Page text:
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Tech Giants Under Pressure Over Russian Opposition Leader's Posts

Russian opposition leader Alexei Navalny, shown here in Strasbourg last month, recently published an investigation about metals magnate Oleg Deripaska.
Frederick Florin
AFP/Getty Images
Russian opposition leader Alexei Navalny, shown here in Strasbourg last month, recently published an investigation about metals magnate Oleg Deripaska.

YouTube and Instagram are being asked to take down videos and photos at the center of a controversy involving a prominent Russian billionaire and a senior Russian government official.

This follows a high-profile investigation into the men's relationship by Russian opposition leader Alexei Navalny.

On Saturday, the Russian federal communications oversight agency Roskomnadzor "ordered YouTube to remove seven videos and ordered Instagram to take down 14 posts, all cited in the investigation," according to The New York Times. "The companies were given three business days to block access to the content, or face investigation."

That time has almost run out. Three days will have elapsed Wednesday evening, Russian local time, according to Navalny.

Navalny and his Anti-Corruption Foundation routinely publish investigations targeting corruption in companies and government in Russia.

His latest offering is centered on Instagram posts and a book written by a woman who goes by Nastya Rybka, who talks about how she seeks to work as an escort for oligarchs. According to Navalny's video, Rybka's posts and book show that metals magnate Oleg Deripaska treated Deputy Prime Minister Sergei Prikhodko to a lavish weekend aboard his yacht in the days leading up to the 2016 U.S. election.

Navalny makes these claims about the August 2016 boat trip by triangulating Rybka's social media posts and book with geolocation and publicly available maritime and aviation records.

Deripaska has an "unusually public persona" for a Russian businessman, as NPR's Brian Naylor has reported. He's a Putin ally and also once had close ties to former Trump campaign manager Paul Manafort, though one of Deripaska's companies recently filed a lawsuit against Manafort over a business deal.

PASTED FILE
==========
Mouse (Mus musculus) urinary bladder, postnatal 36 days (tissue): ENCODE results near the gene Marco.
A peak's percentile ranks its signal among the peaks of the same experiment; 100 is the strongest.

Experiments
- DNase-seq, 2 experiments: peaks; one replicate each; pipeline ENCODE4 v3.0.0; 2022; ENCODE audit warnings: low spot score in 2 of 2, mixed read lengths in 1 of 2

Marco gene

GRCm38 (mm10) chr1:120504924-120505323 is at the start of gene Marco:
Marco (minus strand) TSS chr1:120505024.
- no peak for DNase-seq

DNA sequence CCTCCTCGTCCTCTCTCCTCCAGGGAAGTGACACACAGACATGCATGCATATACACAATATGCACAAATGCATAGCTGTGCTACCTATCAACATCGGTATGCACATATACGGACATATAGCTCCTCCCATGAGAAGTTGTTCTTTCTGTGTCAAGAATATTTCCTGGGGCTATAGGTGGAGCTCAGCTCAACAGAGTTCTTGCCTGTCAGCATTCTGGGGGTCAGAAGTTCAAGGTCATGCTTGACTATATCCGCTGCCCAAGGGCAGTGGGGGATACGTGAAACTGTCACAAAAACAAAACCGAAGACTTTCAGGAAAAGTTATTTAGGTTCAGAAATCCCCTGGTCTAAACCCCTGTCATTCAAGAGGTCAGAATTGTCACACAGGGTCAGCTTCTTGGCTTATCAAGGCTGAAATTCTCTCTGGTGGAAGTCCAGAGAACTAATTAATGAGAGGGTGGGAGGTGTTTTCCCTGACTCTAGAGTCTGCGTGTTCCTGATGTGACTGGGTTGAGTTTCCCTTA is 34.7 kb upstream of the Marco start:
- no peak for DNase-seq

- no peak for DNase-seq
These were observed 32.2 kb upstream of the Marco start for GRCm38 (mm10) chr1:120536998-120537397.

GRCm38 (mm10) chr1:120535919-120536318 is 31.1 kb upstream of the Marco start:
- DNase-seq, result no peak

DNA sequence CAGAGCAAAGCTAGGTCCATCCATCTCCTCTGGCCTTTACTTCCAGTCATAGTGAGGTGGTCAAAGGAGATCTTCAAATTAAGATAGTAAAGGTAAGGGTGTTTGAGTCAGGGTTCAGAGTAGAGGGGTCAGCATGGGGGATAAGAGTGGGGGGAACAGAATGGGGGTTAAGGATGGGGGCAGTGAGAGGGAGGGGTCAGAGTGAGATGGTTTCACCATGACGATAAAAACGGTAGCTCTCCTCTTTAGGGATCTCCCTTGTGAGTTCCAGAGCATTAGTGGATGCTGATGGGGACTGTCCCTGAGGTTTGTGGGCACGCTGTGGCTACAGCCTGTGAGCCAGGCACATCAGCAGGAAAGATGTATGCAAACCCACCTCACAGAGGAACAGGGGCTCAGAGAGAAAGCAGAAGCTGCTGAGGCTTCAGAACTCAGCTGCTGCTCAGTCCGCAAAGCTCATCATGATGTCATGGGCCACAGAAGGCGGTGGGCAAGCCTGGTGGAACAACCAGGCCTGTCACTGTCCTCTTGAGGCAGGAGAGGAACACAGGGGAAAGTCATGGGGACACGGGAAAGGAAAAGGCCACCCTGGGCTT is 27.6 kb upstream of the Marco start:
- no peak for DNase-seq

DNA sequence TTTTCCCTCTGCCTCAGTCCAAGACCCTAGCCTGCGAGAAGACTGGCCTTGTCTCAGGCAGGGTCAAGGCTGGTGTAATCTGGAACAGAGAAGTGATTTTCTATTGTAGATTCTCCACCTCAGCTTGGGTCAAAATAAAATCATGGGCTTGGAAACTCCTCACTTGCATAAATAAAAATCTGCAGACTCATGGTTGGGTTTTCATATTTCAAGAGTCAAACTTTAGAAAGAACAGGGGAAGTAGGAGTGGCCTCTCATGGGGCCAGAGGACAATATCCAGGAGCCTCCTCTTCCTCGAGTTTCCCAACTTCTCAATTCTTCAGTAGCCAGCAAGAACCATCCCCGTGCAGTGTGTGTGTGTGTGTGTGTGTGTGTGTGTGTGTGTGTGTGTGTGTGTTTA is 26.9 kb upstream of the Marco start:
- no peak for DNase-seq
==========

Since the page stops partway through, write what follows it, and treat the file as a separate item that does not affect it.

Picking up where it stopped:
A member of Navalny's team posted a screenshot of a message the team allegedly received from YouTube and Google, demanding that he take down one of the videos where he discusses the allegedly corrupt dealings.

The message, purportedly from YouTube's legal team, says that it received a claim from Roskomnadzor that the video violates a Russian law and has been blacklisted. "If you do not remove the content, Google may be required to block it," the message states.

YouTube and Instagram did not immediately respond to NPR's requests for comment. Navalny is asking that they do not accede to the government's demands.

Roskomnadzor blacklisted the posts after Deripaska filed a lawsuit, prompting a court injunction demanding their removal, according to The Moscow Times.

The New York Times notes:

"The tactic may signal a more aggressive approach by the Russian government in its bid to rein in social media and video-sharing websites popular in the country. Since not all internet service providers in Russia are able to cut access to individual web pages, they may be forced to block YouTube and Instagram if the companies fail to comply with the Roskomnadzor order."

Navalny has suggested that he is being targeted due to his calls to boycott the 2018 presidential election, which he calls rigged for Putin. He wasn't allowed to run.

"I'm definitely not alone, and I'm not some kind of dissident," he said in a recent interview with NPR's Lucian Kim. "If you take any of my anti-corruption investigations or any points from my political platform, I'm sure the majority of Russian citizens would support me — and that's why I wasn't allowed to run."

Copyright 2021 NPR. To see more, visit https://www.npr.org.

Merrit Kennedy is a reporter for NPR's News Desk. She covers a broad range of issues, from the latest developments out of the Middle East to science research news.

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